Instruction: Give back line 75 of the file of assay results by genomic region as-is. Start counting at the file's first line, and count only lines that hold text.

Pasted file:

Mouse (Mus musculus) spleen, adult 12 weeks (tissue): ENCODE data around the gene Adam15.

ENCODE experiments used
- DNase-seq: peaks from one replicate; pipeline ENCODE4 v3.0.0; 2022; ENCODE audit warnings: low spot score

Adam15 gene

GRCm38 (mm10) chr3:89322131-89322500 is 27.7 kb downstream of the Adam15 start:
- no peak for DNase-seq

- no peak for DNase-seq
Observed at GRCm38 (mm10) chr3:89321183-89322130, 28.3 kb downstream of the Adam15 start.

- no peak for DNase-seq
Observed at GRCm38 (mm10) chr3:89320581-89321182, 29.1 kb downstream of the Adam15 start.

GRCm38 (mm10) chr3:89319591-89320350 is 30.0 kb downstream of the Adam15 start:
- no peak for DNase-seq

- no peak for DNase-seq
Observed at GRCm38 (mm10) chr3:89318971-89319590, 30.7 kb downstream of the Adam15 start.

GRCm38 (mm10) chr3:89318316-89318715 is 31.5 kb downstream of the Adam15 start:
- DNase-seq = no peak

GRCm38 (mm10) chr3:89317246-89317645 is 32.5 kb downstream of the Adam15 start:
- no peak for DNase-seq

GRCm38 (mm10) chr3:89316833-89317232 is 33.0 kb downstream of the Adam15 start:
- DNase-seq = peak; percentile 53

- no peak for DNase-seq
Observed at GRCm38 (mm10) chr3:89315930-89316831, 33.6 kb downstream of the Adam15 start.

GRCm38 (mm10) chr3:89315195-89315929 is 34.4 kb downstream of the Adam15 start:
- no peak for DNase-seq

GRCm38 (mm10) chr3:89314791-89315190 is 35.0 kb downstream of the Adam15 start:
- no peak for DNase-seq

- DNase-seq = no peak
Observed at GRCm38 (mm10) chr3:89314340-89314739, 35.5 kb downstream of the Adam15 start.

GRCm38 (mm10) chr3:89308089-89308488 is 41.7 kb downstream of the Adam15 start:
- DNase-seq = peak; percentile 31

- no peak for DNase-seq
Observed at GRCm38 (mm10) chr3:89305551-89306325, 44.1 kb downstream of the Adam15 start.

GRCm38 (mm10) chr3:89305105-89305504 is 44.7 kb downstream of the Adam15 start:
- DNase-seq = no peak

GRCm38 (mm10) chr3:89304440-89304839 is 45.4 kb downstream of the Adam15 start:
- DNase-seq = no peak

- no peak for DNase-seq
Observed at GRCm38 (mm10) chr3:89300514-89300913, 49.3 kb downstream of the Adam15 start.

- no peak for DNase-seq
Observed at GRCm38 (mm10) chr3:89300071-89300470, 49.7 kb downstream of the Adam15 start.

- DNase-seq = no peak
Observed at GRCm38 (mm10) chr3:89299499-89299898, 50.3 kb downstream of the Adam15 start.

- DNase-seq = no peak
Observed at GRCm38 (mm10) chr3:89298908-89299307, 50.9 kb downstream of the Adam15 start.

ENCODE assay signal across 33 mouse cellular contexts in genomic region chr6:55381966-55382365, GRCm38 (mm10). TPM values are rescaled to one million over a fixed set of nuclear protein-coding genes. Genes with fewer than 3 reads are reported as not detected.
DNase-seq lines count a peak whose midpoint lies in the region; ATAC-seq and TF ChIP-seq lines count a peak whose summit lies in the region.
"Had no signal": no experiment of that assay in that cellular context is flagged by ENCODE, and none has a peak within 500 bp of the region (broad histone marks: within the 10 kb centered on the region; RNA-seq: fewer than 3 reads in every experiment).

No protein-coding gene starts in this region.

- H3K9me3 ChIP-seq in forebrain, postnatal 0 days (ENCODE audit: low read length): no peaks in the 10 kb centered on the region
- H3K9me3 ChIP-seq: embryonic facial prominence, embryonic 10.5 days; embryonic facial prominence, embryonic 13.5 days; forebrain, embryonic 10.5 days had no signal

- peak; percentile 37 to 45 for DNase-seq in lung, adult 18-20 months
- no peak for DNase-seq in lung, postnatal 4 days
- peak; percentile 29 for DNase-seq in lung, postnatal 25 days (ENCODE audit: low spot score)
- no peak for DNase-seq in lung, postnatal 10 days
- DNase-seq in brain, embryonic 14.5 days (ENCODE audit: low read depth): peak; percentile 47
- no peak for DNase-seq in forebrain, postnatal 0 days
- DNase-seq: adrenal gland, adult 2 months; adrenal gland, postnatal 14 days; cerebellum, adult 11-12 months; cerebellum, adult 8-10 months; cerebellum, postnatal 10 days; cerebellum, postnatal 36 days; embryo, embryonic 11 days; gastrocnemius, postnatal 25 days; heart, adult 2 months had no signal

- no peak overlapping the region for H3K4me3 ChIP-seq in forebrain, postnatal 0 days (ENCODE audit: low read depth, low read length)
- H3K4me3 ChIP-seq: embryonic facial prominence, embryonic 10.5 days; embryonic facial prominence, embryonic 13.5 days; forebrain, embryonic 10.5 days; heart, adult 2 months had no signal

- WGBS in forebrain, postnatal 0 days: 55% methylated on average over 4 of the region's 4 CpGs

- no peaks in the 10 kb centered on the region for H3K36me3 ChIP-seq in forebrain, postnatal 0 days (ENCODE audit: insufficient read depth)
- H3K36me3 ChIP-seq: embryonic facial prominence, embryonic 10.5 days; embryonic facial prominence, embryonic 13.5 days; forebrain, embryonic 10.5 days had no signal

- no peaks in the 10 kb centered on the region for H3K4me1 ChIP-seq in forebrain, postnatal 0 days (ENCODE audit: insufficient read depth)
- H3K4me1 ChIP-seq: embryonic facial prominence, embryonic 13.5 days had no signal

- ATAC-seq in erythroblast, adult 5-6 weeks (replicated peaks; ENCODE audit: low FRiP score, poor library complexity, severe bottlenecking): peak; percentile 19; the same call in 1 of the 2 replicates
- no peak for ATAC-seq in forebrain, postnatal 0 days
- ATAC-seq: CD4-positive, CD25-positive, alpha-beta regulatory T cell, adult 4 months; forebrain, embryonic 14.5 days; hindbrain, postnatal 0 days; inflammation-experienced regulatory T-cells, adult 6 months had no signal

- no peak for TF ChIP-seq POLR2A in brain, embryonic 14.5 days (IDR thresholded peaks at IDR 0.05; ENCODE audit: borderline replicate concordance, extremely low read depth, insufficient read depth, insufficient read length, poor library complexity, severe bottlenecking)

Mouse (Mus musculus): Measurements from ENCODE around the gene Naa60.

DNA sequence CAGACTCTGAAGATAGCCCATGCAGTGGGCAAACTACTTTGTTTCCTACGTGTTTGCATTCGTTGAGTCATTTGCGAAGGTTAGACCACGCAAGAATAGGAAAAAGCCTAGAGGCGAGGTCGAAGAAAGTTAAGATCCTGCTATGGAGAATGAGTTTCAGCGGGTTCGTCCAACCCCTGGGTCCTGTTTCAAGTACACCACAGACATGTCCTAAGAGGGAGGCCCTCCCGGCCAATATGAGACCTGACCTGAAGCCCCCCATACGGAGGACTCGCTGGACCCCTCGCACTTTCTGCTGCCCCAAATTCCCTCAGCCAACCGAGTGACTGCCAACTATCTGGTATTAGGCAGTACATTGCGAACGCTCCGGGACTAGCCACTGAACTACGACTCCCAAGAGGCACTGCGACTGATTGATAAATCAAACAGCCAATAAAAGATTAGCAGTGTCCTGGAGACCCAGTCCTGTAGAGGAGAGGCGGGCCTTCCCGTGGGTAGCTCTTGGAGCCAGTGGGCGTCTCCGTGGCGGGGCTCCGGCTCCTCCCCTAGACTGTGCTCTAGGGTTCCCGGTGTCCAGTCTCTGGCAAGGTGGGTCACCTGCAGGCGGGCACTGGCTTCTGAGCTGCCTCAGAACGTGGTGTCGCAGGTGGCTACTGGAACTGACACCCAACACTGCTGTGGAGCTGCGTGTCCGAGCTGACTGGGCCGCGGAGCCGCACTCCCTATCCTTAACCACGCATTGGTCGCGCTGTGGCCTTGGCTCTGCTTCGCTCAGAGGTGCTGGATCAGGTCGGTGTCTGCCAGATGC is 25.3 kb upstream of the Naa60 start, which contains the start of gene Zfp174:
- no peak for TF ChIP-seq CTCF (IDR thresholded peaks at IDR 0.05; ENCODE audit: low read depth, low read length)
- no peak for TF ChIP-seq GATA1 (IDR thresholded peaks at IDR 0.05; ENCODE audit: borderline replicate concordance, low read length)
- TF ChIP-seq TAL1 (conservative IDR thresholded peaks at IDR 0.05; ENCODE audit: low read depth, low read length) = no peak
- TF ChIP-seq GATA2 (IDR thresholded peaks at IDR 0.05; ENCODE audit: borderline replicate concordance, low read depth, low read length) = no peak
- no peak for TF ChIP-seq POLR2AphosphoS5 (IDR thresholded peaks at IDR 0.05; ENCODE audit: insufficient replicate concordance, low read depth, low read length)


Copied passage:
- no peak for TF ChIP-seq POLR2AphosphoS5 (IDR thresholded peaks at IDR 0.05; ENCODE audit: insufficient replicate concordance, low read depth, low read length)